Any good artist (painter, sculptor, dancer, musician, poet, woodcarver, etc.) must have a good eye--not the physical eyes that allow us to see the world around us, but an inner eye that compels us to see beauty and truth as
they are meant to be seen--not merely a vision, but a new way of perceiving, interpreting, understanding, and interacting.
I begin my artwork by looking for images that have the potential to move people toward this greater understanding. A beautiful photograph may lend itself easily to such a painting or it may not. Great photographs do not always lead to great digital paintings. Similarly, a common or seemingly unappealing sketch may contain the seeds of a fantastic painting. That appeal may permeate the entire image, or it may be hiding in a small portion of it. That's what I look for, that seed of beauty.
Applying that inner eye
toward selecting just the
right image is 95% of the
creative process. Every-
thing else is just labor.*
Once I have selected the image, I begin prepping it for painting. I do this by cropping or deleting extraneous elements or adding elements that will augment the image. I may do a little bit of touching up to remove blemishes or change a color or shape slightly. I may also adjust the brightness/darkness. If the image is a photograph, I may leave it as a photograph or convert it to a line drawing, sketch, or cartoon. If it is already one of the latter, I may convert it to a full image. To carry out these tasks, I may use any number of a dozen different software programs, each one with its own strengths and weaknesses.
Now, I'm ready to start painting. Through my software, I have dozens of filters and
effects, producing a classical appearance or a modern one, representational or abstract, modern, pop, cartoonish, etc., each with scalable weights on a number of variables (lighting, intensity, color, texture, etc.) Sometimes I know in advance exactly what to go for. At other times I begin by applying a number of different filters separately to get a good idea of what the final image might look like. Then, I begin layering these filters and effects. I may choose one of the samples I have produced or select a new one, adjusting the variables as described above.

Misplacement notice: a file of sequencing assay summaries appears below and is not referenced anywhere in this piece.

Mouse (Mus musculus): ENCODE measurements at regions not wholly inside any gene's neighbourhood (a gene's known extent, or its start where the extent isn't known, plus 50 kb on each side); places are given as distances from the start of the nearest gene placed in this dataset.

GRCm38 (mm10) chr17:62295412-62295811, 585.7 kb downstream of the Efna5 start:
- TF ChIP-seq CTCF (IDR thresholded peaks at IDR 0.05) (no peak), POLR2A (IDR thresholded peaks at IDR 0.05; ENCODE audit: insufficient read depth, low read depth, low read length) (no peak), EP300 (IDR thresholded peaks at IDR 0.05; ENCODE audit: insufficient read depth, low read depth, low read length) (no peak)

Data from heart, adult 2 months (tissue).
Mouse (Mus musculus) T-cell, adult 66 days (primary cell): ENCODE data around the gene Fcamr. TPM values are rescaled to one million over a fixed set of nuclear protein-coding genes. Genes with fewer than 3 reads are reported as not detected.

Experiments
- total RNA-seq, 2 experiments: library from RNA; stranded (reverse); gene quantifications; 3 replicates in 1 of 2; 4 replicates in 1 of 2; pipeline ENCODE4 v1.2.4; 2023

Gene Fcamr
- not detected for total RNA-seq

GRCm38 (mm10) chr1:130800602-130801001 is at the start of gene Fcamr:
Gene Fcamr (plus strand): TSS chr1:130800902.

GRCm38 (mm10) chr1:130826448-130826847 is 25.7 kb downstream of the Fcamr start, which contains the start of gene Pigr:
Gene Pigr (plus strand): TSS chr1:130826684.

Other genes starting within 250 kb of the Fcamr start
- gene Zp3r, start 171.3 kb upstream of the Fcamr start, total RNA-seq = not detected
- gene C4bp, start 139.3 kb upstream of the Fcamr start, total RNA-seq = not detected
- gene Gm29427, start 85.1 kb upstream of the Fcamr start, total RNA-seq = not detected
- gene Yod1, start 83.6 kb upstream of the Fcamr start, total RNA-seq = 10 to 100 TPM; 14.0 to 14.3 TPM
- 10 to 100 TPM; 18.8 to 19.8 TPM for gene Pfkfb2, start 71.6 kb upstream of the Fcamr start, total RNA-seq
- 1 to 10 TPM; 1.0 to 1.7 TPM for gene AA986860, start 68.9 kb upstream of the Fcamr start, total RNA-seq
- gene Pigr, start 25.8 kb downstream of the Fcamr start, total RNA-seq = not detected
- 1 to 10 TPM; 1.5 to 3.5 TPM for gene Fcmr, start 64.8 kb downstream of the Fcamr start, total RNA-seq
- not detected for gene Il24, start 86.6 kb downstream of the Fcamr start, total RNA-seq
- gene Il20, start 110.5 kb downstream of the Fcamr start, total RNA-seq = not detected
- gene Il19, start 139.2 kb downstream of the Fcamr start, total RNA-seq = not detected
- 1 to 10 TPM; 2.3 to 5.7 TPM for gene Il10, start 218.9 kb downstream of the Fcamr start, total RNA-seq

One filter may be enough, but this is rarely the case. So, I apply a different filter or effect on top of the foundational one, again adjusting all the variables, perhaps at 100%, or even 10%. This process produces a blend, a kind of hybrid. Once again, two filters or effects may produce the desired result, or I may have to continue the process as many as a dozen times, sometimes adding a new filter or effect, sometimes repeating one that I have already applied. For example, if I used a Renoir filter for the first layer, I may want to apply it again (with different variables) for the fifth layer.
The sequencing of these layers also can make a big difference, so I may go all the way back to the beginning and replace the filter for layer #1 with the filter I used for layer #6, depending on which features I want to bring to the foreground or push to the background. At each step along the way, any of the variables may be adjusted numerous times.
The entire process
is one of calibration,
reflection, and re-
calibration until I have
achieved a result that
I consider to be both
erotic and aesthetic.
*When collectors pay big bucks for a work of art, that inner eye, that vision, is what they are paying for.